I believe (might be wrong) that people are generally financially better off here than in the UK which is the reason many choose to come here as well as stay here. I am making about a double of what I would make in the UK but that isn't enough to make me stay. I miss living in Europe, people are more inclusive (my experience), more history, and things are closer (I still cannot believe I drive for 2 hrs each way to go on a 4 hr hike ). I do more outdoorsy stuff here than I did back there. I hike (nature 10/10, bears 0/10), ski (ski hills 10/10), golf (0/10 simply because I suck) but that's because I can afford it and I don't really have any friends & family so I would be sitting at home alone if I didn't.

If you end up here and decide to stay for an extended amount of time, I would recommend going back to school if you want a new career. I went to a technical institute for 2 years and got a job in healthcare that I will be able to do in Europe too (definitely need to research this properly so you don't end up in a bureaucratic hell).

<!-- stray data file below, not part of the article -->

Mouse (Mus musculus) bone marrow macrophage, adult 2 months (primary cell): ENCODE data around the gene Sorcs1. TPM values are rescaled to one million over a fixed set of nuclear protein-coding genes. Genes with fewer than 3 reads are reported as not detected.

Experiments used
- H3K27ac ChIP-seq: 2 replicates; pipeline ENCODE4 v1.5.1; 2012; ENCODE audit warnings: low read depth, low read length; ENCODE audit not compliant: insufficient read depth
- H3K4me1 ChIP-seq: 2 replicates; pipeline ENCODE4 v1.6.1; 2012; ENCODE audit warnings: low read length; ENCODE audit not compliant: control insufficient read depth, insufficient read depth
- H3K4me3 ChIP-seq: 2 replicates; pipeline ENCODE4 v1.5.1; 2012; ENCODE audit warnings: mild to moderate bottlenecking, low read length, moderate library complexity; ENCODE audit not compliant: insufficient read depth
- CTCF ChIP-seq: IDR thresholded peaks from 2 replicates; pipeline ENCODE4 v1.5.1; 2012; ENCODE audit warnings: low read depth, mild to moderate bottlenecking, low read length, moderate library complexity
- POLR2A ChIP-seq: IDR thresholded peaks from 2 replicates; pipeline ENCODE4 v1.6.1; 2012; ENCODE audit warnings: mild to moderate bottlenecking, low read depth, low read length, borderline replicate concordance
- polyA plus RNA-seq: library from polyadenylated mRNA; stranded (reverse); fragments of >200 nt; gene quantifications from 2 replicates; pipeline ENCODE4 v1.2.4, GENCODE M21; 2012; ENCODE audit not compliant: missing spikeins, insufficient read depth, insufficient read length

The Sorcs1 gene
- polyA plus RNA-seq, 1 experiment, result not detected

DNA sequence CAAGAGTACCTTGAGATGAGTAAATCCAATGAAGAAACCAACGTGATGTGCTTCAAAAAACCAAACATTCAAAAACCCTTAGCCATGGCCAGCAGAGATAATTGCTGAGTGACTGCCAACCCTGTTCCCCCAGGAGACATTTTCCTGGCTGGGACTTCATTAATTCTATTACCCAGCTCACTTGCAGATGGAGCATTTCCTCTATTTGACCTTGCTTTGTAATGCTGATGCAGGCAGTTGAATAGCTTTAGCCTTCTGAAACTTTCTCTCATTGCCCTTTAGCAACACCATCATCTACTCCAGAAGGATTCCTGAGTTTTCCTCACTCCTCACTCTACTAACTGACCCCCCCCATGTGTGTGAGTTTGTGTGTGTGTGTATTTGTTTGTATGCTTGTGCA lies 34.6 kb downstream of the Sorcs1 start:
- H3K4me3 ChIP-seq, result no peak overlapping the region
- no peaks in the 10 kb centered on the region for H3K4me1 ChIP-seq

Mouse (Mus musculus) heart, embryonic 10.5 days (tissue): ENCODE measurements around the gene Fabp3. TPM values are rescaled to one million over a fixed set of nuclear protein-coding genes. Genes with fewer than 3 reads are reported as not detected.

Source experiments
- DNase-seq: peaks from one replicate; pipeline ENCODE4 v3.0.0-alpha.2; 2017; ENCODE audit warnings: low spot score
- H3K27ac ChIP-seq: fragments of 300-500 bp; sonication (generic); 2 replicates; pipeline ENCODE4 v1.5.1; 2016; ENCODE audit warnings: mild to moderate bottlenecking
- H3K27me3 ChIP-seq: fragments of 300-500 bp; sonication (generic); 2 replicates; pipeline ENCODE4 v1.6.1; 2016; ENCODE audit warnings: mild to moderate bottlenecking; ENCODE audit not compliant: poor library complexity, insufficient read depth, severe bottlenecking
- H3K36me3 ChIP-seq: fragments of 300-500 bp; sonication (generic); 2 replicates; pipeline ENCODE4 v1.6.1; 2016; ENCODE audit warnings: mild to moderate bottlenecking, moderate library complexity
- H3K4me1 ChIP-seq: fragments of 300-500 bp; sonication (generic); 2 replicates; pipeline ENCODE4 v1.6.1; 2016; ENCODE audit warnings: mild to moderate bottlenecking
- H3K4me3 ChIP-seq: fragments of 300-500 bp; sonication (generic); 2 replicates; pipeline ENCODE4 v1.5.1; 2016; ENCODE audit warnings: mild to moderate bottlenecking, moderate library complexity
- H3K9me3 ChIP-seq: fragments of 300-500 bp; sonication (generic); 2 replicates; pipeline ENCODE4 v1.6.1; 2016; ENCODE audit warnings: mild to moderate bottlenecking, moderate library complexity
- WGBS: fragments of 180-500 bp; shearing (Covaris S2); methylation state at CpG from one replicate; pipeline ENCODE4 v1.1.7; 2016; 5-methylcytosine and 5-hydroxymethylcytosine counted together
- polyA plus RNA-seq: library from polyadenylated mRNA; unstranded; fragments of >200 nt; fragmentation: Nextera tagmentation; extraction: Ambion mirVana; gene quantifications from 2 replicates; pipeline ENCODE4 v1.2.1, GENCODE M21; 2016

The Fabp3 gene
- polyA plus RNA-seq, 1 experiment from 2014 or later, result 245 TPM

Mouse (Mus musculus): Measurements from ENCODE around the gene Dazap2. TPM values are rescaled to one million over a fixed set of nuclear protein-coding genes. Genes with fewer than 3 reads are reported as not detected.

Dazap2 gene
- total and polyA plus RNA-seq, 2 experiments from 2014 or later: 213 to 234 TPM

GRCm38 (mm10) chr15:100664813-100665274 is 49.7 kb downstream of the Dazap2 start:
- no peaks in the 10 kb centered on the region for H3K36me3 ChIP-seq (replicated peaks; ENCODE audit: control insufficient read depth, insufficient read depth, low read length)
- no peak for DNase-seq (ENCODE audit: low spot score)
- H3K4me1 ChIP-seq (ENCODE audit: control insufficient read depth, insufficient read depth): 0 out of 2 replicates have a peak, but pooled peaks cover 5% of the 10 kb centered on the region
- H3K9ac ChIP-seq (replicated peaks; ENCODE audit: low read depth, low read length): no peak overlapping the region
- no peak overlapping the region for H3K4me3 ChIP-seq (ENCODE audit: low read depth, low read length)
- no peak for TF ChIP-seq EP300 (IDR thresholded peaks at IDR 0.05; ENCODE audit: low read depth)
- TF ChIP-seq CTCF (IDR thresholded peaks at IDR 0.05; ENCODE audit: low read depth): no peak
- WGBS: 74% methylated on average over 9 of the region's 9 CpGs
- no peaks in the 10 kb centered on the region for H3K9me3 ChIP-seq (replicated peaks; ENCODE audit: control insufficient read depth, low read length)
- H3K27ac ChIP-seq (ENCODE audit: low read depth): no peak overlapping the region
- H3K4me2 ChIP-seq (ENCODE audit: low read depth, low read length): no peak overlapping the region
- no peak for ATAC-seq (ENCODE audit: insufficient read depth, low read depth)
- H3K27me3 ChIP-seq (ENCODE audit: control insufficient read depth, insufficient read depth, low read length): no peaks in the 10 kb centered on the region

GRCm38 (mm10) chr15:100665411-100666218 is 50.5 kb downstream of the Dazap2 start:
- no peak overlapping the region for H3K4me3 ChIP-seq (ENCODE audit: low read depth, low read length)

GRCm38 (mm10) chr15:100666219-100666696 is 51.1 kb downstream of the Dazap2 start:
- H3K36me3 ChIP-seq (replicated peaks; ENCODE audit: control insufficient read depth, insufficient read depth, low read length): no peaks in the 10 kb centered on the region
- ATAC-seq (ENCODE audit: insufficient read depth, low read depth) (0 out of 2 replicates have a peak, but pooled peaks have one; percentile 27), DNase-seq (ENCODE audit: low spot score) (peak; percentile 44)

I loved the first 10 years here but it never felt like home so I have decided to move on once this crazy virus allows me to do so.
Good luck!

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Old Jan 28th 2021, 10:18 am
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Default Re: What made you decide to make the move to Canada

Thank you christmasoompa for sharing your experience. We are already out of the pool so we have gone far. I am happy to spend the rest of the money to have the PR in hand.

If the schools are not that much better than in the UK then I am struggling to find one solid reasons why I would be better off in Canada. Who knows, maybe I will feel differently in a few years time especially when we start to see the impact of Brexit and the fall out of COVID-19.
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Old Jan 28th 2021, 10:28 am
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Default Re: What made you decide to make the move to Canada

Originally Posted by zdenka View Post